>>
>>
>>
>> ivreg2 y (x = z), endog(x)
>>
>>
>>
>> Also, did you try it in sem as I suggested?
>>
>>
>>
>> If the p value of the endogeneity test is<   .05 then x is endogenous.
>>
>>
>>
>> However, if your sample is small the test might not have much power (so
>>
>> I would be worried about endogeneity if<   .10). If you have good reason
>>
>> to believe that x is endogenous then the iv estimator should be retained.
>>
>>
>>
>> HTH,
>>
>> J.
>>
>>
>>
>> __________________________________________
>>
>>
>>
>> Prof. John Antonakis
>>
>> Faculty of Business and Economics
>>
>> Department of Organizational Behavior
>>
>> University of Lausanne
>>
>> Internef #618
>>
>> CH-1015 Lausanne-Dorigny
>>
>> Switzerland
>>
>> Tel ++41 (0)21 692-3438
>>
>> Fax ++41 (0)21 692-3305
>>
>> http://www.hec.unil.ch/people/jantonakis
>>
>>
>>
>> Associate Editor
>>
>> The Leadership Quarterly
>>
>> __________________________________________
>>
>>
>>
>>
>>
>> On 19.04.2012 10:39, Hoang Dinh Quoc wrote:
>>
>>> Dear Prof. Antonakis,
>>> Thank you very much for your quick support.
>>> I followed your suggestion:
>>> "reg y x
>>> est store one
>>> ivregress 2sls y (x=z)
>>> est store two
>>> hausman one two"
>>> And I got this result:
>>> Test:  Ho:  difference in coefficients not systematic
>>>                      chi2(1) = (b-B)'[(V_b-V_B)^(-1)](b-B)
>>>                              =        3.31
>>>                    Prob>chi2 =      0.0687
>>>                    (V_b-V_B is not positive definite)
>>> With is result, can I conclude that no endogeneity problem?
>>> Thanks,
>>> Best,
>>> Hoang Dinh Quoc
>>> -----Original Message-----
>>> From: owner-statalist@hsphsun2.harvard.edu
>>> [mailto:owner-statalist@hsphsun2.harvard.edu] On Behalf Of John
Antonakis
>>> Sent: Thursday, April 19, 2012 3:23 PM
>>> To: statalist@hsphsun2.harvard.edu
>>> Subject: Re: st: St: interpret the result of Hausman test
>>> Hi:
>>> I am not quite sure what you have done here.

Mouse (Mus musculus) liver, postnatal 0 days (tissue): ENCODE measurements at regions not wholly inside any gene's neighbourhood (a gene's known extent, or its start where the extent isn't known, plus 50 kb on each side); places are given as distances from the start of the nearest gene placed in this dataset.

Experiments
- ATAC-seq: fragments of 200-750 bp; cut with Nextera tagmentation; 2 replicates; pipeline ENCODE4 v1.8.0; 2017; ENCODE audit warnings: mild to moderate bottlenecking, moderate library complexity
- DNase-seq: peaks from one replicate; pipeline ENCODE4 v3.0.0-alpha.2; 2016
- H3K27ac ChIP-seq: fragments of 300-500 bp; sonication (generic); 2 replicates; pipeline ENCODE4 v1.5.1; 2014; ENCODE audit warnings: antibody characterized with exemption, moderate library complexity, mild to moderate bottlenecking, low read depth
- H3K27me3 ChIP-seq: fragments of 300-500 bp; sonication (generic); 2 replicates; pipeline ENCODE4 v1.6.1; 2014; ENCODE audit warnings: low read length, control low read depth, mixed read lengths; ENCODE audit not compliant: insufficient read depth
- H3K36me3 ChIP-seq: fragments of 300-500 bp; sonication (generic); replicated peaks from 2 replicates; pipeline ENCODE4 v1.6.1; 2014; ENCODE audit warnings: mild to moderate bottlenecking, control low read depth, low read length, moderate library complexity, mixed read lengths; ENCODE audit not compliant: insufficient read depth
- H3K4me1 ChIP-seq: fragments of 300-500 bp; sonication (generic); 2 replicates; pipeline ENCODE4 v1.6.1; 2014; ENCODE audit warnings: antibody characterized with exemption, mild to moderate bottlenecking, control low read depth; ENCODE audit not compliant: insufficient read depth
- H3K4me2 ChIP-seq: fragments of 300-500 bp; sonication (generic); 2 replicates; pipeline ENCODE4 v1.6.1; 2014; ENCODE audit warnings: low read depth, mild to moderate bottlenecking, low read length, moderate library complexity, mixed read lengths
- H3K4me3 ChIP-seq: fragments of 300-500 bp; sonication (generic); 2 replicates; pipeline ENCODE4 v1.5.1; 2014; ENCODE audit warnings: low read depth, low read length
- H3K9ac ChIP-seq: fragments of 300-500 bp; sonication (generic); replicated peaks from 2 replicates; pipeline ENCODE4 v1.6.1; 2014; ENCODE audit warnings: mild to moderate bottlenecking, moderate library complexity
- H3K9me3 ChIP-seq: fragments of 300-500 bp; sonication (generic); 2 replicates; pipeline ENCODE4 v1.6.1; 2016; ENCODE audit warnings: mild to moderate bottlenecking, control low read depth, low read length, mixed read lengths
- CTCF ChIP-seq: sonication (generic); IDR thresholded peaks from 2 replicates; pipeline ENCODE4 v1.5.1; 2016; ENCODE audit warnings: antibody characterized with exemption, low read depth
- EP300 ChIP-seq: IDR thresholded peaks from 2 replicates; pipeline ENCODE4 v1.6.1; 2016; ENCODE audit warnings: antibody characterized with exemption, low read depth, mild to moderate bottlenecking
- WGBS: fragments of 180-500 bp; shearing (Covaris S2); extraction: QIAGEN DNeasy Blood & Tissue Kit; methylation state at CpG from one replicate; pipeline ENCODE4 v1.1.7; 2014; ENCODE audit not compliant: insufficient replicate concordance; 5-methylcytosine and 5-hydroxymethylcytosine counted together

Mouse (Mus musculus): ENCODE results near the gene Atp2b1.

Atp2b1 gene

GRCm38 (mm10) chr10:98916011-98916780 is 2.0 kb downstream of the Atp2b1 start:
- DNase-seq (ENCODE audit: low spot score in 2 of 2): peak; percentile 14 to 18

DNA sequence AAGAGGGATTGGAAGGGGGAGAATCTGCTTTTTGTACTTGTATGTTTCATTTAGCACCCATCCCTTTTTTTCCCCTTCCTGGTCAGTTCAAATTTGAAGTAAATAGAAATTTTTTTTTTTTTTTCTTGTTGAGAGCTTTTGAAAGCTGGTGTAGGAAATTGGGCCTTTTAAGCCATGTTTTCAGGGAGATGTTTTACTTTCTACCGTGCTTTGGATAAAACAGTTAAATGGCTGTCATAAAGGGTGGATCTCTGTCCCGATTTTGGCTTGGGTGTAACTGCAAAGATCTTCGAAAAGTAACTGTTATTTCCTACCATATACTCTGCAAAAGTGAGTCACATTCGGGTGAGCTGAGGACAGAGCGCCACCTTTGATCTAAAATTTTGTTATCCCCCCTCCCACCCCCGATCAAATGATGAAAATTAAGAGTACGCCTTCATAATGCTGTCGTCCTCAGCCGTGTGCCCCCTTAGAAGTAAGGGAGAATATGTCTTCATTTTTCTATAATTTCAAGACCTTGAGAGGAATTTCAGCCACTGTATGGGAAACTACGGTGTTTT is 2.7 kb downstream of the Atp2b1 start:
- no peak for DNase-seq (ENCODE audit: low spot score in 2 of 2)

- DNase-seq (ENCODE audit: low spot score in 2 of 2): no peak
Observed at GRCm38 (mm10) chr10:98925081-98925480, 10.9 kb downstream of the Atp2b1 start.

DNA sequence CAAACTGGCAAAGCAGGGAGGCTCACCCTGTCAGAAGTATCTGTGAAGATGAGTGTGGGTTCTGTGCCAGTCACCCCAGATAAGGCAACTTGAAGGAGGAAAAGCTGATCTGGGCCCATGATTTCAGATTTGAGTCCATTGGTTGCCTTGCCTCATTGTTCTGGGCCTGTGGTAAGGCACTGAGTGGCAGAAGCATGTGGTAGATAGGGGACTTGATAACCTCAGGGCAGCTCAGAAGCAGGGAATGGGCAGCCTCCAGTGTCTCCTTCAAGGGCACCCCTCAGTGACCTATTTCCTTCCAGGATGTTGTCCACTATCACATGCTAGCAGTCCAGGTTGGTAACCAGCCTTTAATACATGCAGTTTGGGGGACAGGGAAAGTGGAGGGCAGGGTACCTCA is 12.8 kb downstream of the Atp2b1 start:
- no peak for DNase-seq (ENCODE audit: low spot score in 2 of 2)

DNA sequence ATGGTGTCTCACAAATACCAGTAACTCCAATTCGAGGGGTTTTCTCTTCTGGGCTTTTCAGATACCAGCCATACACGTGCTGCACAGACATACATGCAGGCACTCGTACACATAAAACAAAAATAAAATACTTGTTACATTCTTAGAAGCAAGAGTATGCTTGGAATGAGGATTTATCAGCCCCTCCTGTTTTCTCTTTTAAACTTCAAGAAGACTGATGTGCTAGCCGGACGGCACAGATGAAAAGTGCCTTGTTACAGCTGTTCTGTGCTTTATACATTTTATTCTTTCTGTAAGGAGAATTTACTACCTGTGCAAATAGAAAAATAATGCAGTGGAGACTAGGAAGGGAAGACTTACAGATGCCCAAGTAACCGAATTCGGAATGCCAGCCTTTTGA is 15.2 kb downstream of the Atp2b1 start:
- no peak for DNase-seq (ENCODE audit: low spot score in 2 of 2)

>>> If you want to do this "by hand" do an augmented regression:
>>> http://www.stata.com/support/faqs/stat/endogeneity.html
>>> Else, use the -endog- option in the user-written program, ivreg2,
>>> available from ssc (i.e., ssc install ivreg2, replace), e.g. (for
>>> dependent variable y, endogenous regressor x, and instrument z):
>>> ivreg2 y (x = z), endog(x).
>>> Or do the usual hausman test via Stata, e.g.,
>>> reg y x
>>> est store one
>>> ivregress 2sls y (x=z)
>>> est store two
>>> hausman one two
>>> Finally, you can do this in the new Stata command, -sem- using maximum
>>> likelihood:
>>> sem (y<-x) (x<-z), cov(e.y*e.x)
>>> The test of the correlation between the disturbances is the Hausman
>>> test, as we explain in detail here:
>>> Antonakis, J., Bendahan, S., Jacquart, P.,&    Lalive, R. (2010). On
>>> making causal claims: A review and recommendations. The Leadership
>>> Quarterly, 21(6). 1086-1120.
>>> http://www.hec.unil.ch/jantonakis/Causal_Claims.pdf
>>> For more basic explanations see:
>>> Antonakis, J., Bendahan, S., Jacquart, P.,&    Lalive, R. (submitted).
>>> Causality and endogeneity: Problems and solutions. In D.V. Day (Ed.),
>>> The Oxford Handbook of Leadership and Organizations.
>>> http://www.hec.unil.ch/jantonakis/Causality_and_endogeneity_final.pdf
>>> HTH,
>>> J.
>>> __________________________________________
>>> Prof. John Antonakis
>>> Faculty of Business and Economics
>>> Department of Organizational Behavior
>>> University of Lausanne
>>> Internef #618
>>> CH-1015 Lausanne-Dorigny
>>> Switzerland
>>> Tel ++41 (0)21 692-3438